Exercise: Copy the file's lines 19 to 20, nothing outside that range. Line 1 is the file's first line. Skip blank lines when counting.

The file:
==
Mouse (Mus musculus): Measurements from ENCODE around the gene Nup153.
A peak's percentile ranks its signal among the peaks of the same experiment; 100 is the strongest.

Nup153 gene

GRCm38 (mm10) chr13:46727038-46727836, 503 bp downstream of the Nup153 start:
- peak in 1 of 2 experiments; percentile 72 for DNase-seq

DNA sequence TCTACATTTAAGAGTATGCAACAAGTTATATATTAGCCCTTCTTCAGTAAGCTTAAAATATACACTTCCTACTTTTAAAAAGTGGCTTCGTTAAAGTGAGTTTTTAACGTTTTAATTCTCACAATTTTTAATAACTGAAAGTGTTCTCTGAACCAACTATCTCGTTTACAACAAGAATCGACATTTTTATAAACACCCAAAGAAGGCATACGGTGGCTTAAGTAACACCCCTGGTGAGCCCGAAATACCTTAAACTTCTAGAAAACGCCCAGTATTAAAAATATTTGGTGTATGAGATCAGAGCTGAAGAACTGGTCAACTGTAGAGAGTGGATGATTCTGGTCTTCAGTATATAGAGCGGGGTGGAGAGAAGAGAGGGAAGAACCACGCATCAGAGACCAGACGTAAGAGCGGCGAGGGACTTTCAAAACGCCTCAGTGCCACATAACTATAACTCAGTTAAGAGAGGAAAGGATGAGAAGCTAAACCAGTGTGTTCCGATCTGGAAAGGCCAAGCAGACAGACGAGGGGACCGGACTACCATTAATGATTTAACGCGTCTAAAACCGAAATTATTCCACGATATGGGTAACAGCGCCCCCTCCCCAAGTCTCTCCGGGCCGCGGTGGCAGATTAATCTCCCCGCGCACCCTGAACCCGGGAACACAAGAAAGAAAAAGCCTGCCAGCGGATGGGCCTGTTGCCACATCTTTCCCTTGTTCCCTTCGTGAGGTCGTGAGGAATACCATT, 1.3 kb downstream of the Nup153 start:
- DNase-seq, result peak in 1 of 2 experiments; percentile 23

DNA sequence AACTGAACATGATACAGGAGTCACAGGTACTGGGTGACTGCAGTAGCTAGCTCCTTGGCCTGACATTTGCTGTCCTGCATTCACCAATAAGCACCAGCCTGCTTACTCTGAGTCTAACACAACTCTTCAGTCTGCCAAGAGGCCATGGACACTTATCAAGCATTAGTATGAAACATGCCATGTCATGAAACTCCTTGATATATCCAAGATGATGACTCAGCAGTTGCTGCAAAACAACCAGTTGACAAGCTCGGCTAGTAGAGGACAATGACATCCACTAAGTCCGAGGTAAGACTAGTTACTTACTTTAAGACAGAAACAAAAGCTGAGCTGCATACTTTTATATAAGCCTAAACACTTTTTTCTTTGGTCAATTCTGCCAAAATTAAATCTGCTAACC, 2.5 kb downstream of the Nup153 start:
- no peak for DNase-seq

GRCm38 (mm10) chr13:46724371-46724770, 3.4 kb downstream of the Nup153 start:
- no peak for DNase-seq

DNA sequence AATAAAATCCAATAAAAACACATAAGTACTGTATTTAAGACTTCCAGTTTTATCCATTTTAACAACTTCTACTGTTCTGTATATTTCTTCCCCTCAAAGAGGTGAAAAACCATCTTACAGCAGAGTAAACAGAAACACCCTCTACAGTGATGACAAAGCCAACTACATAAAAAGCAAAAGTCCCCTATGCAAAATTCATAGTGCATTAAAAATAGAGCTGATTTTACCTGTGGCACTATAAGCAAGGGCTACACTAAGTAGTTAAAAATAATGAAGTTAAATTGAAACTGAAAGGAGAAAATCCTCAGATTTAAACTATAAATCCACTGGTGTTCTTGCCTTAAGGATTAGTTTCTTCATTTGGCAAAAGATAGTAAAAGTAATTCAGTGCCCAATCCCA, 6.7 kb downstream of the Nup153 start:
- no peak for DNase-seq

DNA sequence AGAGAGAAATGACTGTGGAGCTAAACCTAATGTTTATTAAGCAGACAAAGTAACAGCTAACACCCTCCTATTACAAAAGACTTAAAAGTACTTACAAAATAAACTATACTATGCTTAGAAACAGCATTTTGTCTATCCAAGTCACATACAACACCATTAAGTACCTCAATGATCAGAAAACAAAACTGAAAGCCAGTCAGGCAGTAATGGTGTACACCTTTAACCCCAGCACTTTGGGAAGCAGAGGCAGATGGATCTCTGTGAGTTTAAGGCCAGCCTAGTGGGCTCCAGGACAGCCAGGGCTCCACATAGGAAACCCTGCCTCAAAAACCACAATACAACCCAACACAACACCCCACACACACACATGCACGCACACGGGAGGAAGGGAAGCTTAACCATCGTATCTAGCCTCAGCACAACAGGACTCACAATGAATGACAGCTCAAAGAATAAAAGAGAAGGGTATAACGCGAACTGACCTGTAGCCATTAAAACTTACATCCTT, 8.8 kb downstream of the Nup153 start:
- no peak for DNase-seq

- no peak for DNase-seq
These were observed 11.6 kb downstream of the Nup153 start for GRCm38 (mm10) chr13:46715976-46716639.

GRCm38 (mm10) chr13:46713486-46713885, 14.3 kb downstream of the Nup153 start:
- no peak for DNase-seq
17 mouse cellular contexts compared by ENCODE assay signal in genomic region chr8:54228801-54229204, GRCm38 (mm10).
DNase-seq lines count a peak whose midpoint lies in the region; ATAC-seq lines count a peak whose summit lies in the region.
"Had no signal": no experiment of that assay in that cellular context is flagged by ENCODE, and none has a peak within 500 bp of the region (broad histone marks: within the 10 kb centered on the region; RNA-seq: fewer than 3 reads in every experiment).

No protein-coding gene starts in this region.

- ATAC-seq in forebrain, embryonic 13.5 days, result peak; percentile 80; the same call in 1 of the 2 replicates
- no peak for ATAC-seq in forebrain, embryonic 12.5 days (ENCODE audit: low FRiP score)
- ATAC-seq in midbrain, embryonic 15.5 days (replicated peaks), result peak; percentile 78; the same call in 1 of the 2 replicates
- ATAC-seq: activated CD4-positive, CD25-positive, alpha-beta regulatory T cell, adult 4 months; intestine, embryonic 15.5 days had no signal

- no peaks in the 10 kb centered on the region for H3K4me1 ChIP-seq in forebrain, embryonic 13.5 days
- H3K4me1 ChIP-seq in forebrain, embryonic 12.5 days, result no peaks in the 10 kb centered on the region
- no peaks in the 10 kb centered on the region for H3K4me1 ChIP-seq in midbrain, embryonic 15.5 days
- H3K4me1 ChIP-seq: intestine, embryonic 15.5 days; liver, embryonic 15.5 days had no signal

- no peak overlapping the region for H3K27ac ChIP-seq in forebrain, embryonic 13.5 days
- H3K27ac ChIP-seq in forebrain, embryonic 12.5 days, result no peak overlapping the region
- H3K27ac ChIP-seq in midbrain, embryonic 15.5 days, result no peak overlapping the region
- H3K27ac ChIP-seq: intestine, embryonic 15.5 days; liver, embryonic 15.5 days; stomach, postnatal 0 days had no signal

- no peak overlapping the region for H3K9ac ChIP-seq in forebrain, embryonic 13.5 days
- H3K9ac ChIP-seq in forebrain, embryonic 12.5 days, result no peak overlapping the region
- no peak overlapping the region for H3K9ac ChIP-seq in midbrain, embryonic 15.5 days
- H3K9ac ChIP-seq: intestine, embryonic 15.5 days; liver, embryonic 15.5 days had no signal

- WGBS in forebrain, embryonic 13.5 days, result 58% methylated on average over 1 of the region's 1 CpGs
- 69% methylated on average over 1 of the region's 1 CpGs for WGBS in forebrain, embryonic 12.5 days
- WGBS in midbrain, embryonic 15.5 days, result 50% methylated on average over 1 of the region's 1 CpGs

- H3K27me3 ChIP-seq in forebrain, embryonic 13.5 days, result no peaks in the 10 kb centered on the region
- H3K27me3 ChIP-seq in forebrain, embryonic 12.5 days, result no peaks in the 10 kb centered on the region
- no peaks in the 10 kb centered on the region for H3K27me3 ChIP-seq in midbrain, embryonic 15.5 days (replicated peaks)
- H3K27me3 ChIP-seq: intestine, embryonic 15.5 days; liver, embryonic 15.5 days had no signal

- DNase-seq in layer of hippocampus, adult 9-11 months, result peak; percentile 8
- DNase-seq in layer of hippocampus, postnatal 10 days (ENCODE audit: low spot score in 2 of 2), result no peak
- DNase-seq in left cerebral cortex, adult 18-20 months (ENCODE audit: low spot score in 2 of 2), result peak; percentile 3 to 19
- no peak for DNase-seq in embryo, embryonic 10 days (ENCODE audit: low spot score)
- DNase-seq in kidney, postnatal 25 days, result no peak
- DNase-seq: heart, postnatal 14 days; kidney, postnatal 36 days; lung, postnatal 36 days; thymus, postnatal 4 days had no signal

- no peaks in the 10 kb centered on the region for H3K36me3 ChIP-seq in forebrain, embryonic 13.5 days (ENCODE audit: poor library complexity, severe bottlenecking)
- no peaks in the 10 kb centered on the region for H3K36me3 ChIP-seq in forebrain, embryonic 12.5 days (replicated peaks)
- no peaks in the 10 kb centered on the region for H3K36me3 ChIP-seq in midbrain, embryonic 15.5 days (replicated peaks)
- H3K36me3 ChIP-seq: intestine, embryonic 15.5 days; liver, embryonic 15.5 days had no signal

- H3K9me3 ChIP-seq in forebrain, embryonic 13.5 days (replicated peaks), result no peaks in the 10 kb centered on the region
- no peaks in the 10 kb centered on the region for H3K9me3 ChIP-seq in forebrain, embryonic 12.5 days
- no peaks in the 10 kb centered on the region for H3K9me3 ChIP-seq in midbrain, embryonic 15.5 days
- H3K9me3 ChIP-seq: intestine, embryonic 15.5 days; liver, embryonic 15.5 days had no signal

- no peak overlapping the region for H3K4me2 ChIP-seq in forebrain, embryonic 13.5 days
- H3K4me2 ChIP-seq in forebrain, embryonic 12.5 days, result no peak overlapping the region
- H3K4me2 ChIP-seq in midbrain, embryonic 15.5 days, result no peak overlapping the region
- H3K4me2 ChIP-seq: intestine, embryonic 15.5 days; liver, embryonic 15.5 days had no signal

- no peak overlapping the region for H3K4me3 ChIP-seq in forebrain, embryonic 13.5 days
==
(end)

- no peak for DNase-seq
17 mouse cellular contexts compared by ENCODE assay signal in genomic region chr8:54228801-54229204, GRCm38 (mm10).